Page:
Data on oral animal toxicity studies in conformance with requirements of the standard repeated dose toxicity testing protocols are reported. Fluoride accumulation was the critical adverse effect in several feeding studies in rats and dogs. Fluoride was accumulated at all dose levels of cryolite tested in rats and dogs for different duration of exposure. It was not possible to identify the NOAEL for this effect in any of the repeated oral dose studies. After a repeated administration of cryolite for 90 days fluoride accumulation was observed in rats from the lowest dose tested of 50 ppm (3.8 mg/kg bw/day in males, 4.5 mg/kg bw/day in females) upwards (Weltman, 1996), and in dogs from 500 ppm (17 mg/kg bw/day) upwards (Hagen and Strouse, 1996), respectively.

In repeated dose toxicity studies data on clinical and histopathological examinations of teeth were not routinely reported. Indicators of dental fluorosis as enamel striations, changes in colouration and physical properties of the teeth (hypoplasia/hypomineralisation of dental enamel and dentine) have been noted in albino rats receiving cryolite at 0.58 mg/kg bw/day for 14 weeks (University of Illinois).

For local effects of cryolite on the digestive tract a local NOAEL of 50 ppm (corresponding to about 3.8 mg/kg bw/day in males, and 4.5 mg/kg bw/d in females) could be derived from the 90-day feeding study in rats (Weltman, 1996). Lesions in the stomach, including epidermal hyperplasia and hyperkeratosis/acanthosis in the nonglandular portion of the stomach, and submucosal inflammation in the glandular portion, were observed in Crl:CD(SD)BR rats at ≥5000 ppm (corresponding to about ≥399.2 mg/kg bw/day in males and ≥455.9 mg/kg bw/day in females) after a 90 day administration in the diet. The gastrointestinal lesions were probably caused by hydrofluoric acid (hydrogen fluoride), which can be released from ingested cryolite in the stomach.

For the dermal route, no reliable data are available.

Justification for classification or non-classification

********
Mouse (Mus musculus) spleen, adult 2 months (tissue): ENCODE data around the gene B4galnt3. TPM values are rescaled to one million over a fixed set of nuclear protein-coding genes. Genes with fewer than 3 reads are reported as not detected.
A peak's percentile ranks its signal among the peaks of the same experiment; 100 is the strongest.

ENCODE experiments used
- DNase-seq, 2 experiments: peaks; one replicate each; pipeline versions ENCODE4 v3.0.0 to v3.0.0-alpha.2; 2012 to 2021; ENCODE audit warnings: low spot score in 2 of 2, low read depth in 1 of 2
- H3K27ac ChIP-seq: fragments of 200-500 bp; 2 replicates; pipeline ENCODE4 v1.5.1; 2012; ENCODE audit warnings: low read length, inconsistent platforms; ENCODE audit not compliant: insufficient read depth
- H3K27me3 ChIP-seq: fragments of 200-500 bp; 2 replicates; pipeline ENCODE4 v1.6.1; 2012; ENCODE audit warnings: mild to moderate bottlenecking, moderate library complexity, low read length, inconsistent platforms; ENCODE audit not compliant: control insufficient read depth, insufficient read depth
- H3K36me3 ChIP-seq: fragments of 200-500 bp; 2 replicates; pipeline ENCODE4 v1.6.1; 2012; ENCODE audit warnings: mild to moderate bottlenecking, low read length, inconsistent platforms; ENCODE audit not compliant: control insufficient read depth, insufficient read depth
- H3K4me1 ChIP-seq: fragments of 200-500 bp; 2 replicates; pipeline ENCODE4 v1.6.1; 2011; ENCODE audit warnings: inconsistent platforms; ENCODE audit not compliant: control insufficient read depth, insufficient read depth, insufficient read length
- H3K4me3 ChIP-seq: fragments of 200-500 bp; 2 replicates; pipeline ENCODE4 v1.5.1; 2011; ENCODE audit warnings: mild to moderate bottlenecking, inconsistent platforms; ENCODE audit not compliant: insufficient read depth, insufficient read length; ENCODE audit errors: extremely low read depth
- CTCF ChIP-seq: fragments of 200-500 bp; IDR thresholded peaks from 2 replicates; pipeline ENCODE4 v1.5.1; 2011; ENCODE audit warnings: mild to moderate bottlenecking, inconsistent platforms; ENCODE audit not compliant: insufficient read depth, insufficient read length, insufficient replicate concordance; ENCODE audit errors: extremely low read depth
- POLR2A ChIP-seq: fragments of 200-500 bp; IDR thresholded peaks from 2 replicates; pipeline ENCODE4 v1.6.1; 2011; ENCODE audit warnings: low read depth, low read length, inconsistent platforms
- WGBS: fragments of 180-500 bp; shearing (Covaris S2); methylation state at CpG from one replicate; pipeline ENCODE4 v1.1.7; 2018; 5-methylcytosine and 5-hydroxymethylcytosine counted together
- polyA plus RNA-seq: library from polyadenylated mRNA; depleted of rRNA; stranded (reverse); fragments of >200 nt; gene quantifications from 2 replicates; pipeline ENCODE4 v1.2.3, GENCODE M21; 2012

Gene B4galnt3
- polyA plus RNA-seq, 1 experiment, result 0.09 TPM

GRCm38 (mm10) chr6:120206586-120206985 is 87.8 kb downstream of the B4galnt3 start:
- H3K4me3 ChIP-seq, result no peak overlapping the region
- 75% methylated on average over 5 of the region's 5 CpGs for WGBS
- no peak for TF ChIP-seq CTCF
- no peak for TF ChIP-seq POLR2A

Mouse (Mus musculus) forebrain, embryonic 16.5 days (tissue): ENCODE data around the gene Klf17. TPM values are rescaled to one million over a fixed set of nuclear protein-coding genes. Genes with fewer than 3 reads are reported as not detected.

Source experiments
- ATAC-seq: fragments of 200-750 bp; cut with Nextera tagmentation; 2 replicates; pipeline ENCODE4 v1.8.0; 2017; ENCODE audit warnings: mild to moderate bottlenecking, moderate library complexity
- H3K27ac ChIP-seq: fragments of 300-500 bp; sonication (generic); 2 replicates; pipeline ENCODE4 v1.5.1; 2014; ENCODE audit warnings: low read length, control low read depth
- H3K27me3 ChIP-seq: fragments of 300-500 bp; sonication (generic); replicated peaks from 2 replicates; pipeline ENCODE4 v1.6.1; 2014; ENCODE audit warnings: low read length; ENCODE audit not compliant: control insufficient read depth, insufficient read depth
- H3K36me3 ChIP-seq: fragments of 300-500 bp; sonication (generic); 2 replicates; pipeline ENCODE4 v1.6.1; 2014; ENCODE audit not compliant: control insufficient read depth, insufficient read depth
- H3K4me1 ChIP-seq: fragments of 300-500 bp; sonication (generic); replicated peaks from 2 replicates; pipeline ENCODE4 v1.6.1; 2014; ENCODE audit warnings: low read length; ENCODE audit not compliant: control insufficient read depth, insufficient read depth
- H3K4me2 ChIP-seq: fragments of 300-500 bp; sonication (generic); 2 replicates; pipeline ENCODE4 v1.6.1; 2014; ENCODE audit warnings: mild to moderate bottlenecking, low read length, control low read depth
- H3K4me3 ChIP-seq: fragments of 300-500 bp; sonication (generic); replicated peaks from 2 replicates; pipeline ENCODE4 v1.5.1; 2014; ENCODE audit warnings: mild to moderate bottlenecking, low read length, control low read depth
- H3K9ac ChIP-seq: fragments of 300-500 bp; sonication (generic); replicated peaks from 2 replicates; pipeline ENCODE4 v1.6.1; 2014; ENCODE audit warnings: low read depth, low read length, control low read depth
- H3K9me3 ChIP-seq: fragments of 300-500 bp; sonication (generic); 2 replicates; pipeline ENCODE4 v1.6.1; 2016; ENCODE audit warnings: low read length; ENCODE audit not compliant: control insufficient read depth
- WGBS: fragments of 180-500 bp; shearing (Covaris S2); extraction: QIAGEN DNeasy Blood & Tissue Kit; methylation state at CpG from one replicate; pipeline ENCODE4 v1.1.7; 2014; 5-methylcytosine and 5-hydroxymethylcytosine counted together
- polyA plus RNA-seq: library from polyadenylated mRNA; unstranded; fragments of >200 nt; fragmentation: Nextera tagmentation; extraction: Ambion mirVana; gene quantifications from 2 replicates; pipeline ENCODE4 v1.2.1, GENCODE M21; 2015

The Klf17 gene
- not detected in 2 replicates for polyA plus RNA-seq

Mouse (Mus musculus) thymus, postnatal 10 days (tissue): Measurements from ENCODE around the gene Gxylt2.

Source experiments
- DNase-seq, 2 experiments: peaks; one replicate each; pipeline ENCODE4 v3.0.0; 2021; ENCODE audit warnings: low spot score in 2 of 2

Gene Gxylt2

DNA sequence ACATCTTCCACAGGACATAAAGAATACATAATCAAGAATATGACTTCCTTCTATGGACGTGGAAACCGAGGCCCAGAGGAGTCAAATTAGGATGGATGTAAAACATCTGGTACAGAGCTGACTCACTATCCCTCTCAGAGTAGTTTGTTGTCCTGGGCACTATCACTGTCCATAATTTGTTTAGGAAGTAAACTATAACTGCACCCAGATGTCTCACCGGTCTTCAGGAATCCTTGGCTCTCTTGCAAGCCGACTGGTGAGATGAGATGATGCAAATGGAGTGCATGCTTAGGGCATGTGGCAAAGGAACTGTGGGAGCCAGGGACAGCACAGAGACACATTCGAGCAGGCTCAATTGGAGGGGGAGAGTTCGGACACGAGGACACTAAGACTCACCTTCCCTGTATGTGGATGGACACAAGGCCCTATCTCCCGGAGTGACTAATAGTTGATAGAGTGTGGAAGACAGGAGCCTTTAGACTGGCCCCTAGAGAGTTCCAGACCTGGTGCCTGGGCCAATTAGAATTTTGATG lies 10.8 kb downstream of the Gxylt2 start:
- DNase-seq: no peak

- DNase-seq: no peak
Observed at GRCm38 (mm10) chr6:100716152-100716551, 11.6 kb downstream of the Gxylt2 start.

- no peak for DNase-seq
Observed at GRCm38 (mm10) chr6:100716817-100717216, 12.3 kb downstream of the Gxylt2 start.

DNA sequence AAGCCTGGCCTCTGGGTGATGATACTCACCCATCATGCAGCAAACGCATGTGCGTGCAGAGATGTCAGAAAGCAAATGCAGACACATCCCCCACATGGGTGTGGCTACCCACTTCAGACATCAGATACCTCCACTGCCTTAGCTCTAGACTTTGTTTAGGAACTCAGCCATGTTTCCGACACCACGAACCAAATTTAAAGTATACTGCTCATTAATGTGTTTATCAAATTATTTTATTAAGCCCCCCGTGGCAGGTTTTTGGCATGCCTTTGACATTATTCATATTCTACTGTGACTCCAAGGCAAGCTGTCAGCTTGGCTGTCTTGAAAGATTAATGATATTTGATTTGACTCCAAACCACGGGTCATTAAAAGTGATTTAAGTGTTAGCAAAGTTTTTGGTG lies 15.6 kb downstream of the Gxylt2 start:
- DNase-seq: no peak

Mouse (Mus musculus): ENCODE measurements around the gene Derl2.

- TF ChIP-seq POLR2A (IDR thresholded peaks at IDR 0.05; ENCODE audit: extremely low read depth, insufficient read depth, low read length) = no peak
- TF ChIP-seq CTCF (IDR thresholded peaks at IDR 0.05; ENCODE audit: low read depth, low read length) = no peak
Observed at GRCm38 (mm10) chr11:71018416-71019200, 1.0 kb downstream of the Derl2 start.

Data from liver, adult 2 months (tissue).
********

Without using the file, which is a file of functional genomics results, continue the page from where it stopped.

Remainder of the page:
Local effect in rats after subchronic inhalation of predominantly respirable cryolite dust was lung toxicity seen as interstitial pneumonia at a low concentration of 1.04 mg/m3(0.001 mg/L) cryolite (90-day inhalation study, 6 hours/day, 5 days/week (Huntington Life Sciences Ltd., 1997a)). This concentration is far below the cut-off value of 0.25 mg/L established by EU Directive 67/548/EEC for attributing R48/20 (Harmful: danger of serious damage to health by prolonged exposure by inhalation) in a 90-day inhalation study. According to EU Directive 67/548/EEC, classification with R48/23 (Toxic: danger of serious damage to health by prolonged exposure by inhalation) should be applied if the effects are observed at levels of one order of magnitude lower (i.e. 10-fold) than the cut-off value for classification with R48/20. Therefore, classification with R48/23 is appropriate in accordance to Directive 67/548/EEC. Under EU Classification, Labelling and Packaging of Substances and Mixtures (CLP) Regulation (EC) No. 1272/2008, classification with H372 (STOT, Cat. 1) is applicable for the inhalation route.

 

The critical effect following repeated dietary exposure to cryolite in experimental animals was fluoride accumulation and its effect on non-neoplastic bone disease - skeletal fluorosis - observed in rats (males/females) from the lowest dose tested of 3.8/4.5 mg/kg bw/day upward and in dogs from 17 mg/kg bw/day, respectively (90-day studies). Dental fluorosis (hypoplasia/hypomineralisation of dental enamel and dentine) represents a most sensitive adverse effect related to cryolite treatment. Changes in dental enamel described as striations in tooth enamel were observed after giving cryolite in diet and drinking water to rats at 0.58 mg/kg bw/day for 14 weeks. Toxic effects on the bones and teeth in rats were also reported in early repeated dose toxicity studies. These identified dose levels are far below the cut-off value for attributing R48/22 (50 mg/kg bw/day) in a 90-day study in rats according to EU Directive 67/548/EEC. Similarly, as the dose level at which these effects are observed are over 10 times lower than the cut-off level for classification with R48/22, classification and labelling with T, R48/25 (Toxic: danger of serious damage to health by prolonged exposure if swallowed) should be applied. Under EU Classification, Labelling and Packaging of Substances and Mixtures (CLP) Regulation (EC) No. 1272/2008, classification with H372 (STOT, Cat. 1) is applicable for the oral route.